Nucleophosmin (NPM) activates AURKA by stimulating a newly identified autophosphorylation event, on Ser-89 (85). Phosphorylation of NPM by Plk1 is required for its mitotic functions (86), while NPM depletion does not affect Plk1Thr-210 phosphorylation (85). These observations suggest that NPM-activated AURKA is generated when Plk1 activation has become prevalently AURKA independent; alternatively, since the only AURKA substrate affected by NPM depletion is so far CDC25B, NPM may provide AURKA specificity of action toward a limited set of substrates.

The AIBp protein, colocalizing with AURKA at centrosomes and spindle poles, has recently been reported as an AURKA regulator, relevant for Plk1 activation and in turn a substrate of it; the observation that localization of the downstream AURKA targets TACC3 and ch-TOG is affected by AIBp depletion, while PCM recruitment is not, together with the associated spindle pole phenotypes, suggest an involvement of AIBp in the spindle-organizing functions of AURKA (87).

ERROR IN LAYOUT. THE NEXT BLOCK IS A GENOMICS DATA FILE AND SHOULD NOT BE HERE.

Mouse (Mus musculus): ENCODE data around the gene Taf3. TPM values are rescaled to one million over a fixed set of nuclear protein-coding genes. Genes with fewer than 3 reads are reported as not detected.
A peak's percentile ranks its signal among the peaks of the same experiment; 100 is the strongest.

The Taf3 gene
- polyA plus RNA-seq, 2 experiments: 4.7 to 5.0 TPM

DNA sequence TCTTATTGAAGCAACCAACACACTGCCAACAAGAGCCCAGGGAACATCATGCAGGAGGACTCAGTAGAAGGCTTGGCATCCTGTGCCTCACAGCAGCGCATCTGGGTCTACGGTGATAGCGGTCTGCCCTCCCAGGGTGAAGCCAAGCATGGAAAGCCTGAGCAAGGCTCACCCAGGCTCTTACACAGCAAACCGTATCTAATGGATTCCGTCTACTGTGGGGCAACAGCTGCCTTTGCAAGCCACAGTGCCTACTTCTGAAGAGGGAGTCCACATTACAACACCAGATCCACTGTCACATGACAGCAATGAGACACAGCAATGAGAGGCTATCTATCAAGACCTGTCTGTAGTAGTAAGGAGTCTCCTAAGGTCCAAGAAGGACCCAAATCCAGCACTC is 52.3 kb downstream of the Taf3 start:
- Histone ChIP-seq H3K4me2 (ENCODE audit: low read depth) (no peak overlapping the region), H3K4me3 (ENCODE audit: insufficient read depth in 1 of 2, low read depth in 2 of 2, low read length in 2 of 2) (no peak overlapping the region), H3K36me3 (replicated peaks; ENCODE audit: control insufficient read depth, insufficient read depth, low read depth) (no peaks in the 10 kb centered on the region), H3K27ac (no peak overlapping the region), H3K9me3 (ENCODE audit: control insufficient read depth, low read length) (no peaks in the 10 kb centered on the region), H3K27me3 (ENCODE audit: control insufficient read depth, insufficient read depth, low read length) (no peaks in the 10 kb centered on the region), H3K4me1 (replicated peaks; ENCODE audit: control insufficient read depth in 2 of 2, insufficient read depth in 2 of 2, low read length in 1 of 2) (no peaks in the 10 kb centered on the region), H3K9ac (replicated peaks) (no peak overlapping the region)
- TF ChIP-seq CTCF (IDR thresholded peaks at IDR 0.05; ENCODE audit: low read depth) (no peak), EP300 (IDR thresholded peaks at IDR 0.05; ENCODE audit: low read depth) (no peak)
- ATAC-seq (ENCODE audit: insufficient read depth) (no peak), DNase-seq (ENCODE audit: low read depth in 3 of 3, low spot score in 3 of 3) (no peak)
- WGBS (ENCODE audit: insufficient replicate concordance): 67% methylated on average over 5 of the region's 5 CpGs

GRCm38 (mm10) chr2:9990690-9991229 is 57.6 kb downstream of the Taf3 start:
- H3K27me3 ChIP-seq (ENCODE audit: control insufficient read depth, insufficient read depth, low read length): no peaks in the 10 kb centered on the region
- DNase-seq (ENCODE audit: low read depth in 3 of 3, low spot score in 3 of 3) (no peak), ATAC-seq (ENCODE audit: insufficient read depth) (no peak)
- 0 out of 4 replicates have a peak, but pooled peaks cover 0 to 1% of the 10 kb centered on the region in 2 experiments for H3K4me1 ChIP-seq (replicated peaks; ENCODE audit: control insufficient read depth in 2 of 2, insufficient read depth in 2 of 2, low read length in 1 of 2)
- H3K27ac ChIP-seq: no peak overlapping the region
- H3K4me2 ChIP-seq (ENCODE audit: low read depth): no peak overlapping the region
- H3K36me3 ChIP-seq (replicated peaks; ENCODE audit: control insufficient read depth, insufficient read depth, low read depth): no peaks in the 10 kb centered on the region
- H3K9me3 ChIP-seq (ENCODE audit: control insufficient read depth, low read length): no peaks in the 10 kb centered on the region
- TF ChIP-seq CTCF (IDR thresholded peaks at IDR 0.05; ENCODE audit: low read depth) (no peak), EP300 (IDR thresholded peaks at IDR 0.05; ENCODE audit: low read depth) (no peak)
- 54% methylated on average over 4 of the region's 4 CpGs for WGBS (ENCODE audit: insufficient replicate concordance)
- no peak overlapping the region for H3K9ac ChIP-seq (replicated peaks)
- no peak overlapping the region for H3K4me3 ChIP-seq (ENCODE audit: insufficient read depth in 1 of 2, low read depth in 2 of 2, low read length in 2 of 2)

AURKA activators also include proteins that localize both at focal adhesions and centrosomes, in particular the PAK1 kinase and the HEF1/NEDD9 scaffolding protein (88, 89). PAK1 promotes AURKA activation by directly phosphorylating Thr-288 and Ser-342 (89) and also phosphorylates Plk1Ser-49, an event that contributes to its activation (90). HEF1/NEDD9 promotes the catalytic activity of AURKA (88) and also stabilizes it (91); the interaction between AURKA and HEF1/NEDD9 is favored by CaM (92), while it is inhibited by AURKA phosphorylation of HEF1/NEDD9 (88), indicating the presence of a negative feedback loop. Plk1 in turn indirectly regulates HEF1/NEDD9 stability, with deriving increased AURKA activity signaling back on Plk1 activation (93). The focal adhesion localization of PAK1 and HEF1/NEDD9 suggests that they define a pool of AURKA responsible of a signaling path that links loss of cell adhesion – typical of the cell division process – with mitotic centrosomal events and mitotic entry (94, 95). This pool appears also to be involved in the non-mitotic role of AURKA in cilia disassembly at cell cycle reentry from G0 (92, 96), a process that also requires Plk1 activity (93). An additional interactor of AURKA involved in both cell–cell adhesion and cell proliferation and survival (97) is Ajuba. The interaction between AURKA and Ajuba was first described in human cells (98), where it was shown as a key AURKA-activating step at G2 centrosomes (98). Recent data suggest that the activation mechanism relies on the ability of Ajuba, upon binding to AURKA N-terminus, to prevent an inhibitory intramolecular interaction between the N- and C-termini of the kinase (99); in addition, the subsequent binding of a distinct Ajuba domain to the C-terminus of AURKA directly stimulates kinase activity (99). A role of Ajuba in AURKA regulation has been confirmed in Drosophila neuroblasts, although data indicate an effect on localization, rather than activation, of the kinase (100). Organism and/or cell-type specificity may account for the observed differences, although cell cycle- (G2 vs. mitosis) or reporter- (phospho-AURKA/phospho-H3 vs. phospho-TACC3) dependent effects may also be envisaged.